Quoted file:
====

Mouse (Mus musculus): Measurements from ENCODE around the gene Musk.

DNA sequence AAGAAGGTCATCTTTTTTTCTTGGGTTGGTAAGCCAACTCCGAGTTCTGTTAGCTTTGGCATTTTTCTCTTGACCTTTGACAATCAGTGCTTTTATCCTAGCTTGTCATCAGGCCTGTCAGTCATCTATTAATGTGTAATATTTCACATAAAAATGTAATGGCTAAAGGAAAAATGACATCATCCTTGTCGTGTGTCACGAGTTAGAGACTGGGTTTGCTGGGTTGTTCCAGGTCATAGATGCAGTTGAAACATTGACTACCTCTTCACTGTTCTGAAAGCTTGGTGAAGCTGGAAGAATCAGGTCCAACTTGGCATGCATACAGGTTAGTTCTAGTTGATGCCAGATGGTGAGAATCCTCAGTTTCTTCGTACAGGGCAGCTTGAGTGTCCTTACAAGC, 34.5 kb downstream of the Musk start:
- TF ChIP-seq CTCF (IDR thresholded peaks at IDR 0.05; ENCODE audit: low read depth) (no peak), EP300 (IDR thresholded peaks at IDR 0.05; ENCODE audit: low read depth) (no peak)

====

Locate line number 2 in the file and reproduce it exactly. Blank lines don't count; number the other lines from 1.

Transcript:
DNA sequence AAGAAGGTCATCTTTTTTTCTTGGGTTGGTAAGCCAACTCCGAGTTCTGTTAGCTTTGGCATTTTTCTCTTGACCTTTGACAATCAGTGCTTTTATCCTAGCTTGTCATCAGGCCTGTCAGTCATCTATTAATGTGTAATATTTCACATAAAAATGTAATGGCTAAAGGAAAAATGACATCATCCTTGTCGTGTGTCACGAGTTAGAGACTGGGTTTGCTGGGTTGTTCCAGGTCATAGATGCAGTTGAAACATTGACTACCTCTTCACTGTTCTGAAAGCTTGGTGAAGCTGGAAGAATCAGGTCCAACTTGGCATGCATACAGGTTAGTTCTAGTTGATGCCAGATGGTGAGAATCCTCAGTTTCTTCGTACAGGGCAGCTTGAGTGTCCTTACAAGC, 34.5 kb downstream of the Musk start: